I received this galley in consideration for an honest review.No Parking At The End Times by Bryan Bliss
Published by Harper Collins on February 24, 2015
Genres: Young Adult
Abigail doesn't know how her dad found Brother John. Maybe it was the billboards. Or the radio. What she does know is that he never should have made that first donation. Or the next, or the next. Her parents shouldn't have sold their house. Or packed Abigail and her twin brother, Aaron, into their old van to drive across the country to San Francisco, to be there with Brother John for the "end of the world." Because of course the end didn't come. And now they're living in their van. And Aaron’s disappearing to who-knows-where every night. Their family is falling apart. All Abigail wants is to hold them together, to get them back to the place where things were right. But maybe it’s too big a task for one teenage girl. Bryan Bliss’s thoughtful, literary debut novel is about losing everything—and about what you will do for the people you love.
Some people find comfort in the promises of religion and others live for those promises as if nothing else matters, even if it hurts the people you love. This is the scenario we find in No Parking At The End Times, a book about a family that is led to a very sad and destructive place by a person who claims to have all of God’s answers. Religion in its most damaging seems to be a theme that’s occurring a lot in the spring/summer YA releases this year, but I welcome the discussion. Even those who don’t prescribe to a belief system might find themselves confronted with questions of religion and faith, so I think it’s a very relevant subject for YA. Abagail is afraid for her family, but decides that staying together is the most important thing, while her twin brother, Aaron, wants to get away fast. Living in their van near the church in San Francisco, giving away everything they get to Brother John, this book definitely shows what can be the ugly side of religion. Brother John, at least to me, was clearly a manipulative zealot. I would have liked to delve more into the broken places inside of Abigail’s dad that led him to follow Brother John so ardently, but I think the short answer was both despondency after losing his job, and hope that things would get better if he just gave more to this preacher.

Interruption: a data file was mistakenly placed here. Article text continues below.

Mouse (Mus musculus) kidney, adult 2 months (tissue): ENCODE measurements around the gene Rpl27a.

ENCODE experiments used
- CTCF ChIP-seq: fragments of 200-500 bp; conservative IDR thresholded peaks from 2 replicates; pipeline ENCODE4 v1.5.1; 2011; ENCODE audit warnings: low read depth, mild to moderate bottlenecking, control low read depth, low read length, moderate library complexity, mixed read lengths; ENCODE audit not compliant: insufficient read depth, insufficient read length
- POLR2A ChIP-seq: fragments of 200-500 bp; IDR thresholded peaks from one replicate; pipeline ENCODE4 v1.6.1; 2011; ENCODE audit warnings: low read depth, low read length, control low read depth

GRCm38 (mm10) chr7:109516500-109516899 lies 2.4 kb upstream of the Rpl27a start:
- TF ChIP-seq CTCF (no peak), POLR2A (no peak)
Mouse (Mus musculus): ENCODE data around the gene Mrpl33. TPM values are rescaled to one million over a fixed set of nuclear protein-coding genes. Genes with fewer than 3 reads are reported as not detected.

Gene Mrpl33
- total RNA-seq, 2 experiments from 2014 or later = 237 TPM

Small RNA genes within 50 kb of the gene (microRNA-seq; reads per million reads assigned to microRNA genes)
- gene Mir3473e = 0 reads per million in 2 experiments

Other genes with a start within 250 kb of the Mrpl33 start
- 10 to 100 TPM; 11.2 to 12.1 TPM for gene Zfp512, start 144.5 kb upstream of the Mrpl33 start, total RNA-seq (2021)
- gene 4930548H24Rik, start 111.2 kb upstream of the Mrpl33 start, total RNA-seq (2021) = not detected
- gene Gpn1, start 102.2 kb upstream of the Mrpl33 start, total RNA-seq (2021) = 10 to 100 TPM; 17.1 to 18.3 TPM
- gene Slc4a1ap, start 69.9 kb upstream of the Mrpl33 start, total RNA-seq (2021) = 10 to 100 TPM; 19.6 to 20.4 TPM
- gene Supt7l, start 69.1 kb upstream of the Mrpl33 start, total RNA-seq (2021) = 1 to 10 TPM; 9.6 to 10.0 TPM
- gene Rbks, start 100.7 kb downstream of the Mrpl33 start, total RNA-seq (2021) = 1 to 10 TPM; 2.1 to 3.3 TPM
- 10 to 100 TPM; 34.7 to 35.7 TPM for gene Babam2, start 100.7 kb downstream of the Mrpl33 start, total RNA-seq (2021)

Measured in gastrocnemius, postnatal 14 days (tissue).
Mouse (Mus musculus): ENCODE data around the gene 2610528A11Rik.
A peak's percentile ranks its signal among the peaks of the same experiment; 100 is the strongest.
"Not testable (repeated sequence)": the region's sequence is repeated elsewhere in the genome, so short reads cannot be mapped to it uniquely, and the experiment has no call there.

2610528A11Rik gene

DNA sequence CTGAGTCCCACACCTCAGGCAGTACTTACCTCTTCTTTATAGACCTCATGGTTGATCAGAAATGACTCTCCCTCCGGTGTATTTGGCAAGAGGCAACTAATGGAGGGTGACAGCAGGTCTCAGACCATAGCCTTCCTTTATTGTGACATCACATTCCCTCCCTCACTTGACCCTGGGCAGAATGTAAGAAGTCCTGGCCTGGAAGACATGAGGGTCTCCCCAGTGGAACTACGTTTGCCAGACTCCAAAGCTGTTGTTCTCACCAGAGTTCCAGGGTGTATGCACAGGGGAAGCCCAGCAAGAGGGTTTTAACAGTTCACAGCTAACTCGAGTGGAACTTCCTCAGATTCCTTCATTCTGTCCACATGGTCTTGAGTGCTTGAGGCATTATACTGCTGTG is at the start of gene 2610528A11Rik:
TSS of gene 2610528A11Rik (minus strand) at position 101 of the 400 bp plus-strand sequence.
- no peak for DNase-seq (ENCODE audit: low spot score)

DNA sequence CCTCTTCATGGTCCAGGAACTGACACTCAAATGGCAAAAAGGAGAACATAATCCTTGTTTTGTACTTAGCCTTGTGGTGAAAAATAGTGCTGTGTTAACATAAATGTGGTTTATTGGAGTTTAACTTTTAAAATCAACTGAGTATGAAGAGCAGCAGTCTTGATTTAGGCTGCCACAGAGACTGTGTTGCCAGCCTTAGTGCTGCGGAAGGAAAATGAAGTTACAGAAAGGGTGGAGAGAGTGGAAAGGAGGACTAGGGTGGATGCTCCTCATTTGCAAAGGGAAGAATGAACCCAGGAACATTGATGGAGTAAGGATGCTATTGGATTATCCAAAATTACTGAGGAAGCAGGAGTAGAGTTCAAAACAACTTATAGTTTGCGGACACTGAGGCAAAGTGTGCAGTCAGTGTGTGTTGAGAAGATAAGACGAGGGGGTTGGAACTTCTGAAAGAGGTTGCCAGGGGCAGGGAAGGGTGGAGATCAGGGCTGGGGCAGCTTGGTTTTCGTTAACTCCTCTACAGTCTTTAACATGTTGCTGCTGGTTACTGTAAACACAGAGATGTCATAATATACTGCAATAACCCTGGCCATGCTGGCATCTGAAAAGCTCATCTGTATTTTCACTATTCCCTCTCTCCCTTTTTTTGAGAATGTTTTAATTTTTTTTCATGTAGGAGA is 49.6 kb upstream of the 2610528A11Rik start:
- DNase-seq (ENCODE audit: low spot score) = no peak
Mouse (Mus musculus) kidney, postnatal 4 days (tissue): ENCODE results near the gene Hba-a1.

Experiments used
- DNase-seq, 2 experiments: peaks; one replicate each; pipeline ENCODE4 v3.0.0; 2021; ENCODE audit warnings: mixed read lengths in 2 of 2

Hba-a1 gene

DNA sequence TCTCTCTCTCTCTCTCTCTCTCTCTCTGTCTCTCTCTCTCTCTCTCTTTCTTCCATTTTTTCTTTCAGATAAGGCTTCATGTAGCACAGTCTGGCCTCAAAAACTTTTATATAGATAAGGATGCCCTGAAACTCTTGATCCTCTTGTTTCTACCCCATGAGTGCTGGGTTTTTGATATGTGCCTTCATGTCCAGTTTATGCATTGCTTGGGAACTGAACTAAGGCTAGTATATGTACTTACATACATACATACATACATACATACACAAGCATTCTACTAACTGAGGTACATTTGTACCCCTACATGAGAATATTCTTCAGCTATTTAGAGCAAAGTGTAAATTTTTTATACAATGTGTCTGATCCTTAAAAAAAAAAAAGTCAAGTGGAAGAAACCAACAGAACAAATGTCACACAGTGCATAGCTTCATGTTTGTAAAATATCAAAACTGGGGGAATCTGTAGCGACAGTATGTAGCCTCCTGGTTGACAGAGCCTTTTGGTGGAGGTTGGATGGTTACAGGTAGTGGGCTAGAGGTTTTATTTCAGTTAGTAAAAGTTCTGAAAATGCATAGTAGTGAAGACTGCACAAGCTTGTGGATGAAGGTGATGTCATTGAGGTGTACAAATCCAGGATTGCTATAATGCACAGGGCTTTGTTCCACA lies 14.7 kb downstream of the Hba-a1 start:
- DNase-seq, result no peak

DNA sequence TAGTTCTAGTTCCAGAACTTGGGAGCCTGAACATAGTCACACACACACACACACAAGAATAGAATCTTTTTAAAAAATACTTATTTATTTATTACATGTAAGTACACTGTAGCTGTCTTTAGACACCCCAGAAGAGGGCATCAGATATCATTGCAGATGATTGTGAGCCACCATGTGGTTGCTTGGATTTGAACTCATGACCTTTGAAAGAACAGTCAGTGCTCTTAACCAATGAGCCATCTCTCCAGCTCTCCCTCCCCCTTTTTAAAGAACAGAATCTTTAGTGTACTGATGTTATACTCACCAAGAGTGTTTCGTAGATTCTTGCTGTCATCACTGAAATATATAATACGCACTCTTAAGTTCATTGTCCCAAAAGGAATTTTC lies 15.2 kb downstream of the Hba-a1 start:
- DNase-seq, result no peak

Since this book is told from Abigail’s point of view, we see her parents struggle through the eyes of a teen, and it was quite heartbreaking, in places. It really highlighted the way life can turn so quickly, how people like this family, could be living a middle class life one month and part of the ‘invisible’ homeless population the next. Aaron starts to make friends with one of the many street kids that live in San Francisco and I think that they keep both teens grounded, in a weird way. They are accepted by the homeless teens in a way that they do not feel accepted elsewhere. The story started to lose momentum in the middle, becoming a bit repetitive with a subplot involving Aaron that didn’t mesh well with the rest of the story, but it wasn’t detrimental to my enjoyment of the book, overall. No Parking At The End Times was less about losing faith than it was about taking control of it. Abigail has to reach down, past the hurt and the betrayal and the fear, to grab the part of her faith that centers her. It was a compelling story that provided a lot of food for thought with an ending that was both suspenseful and emotional.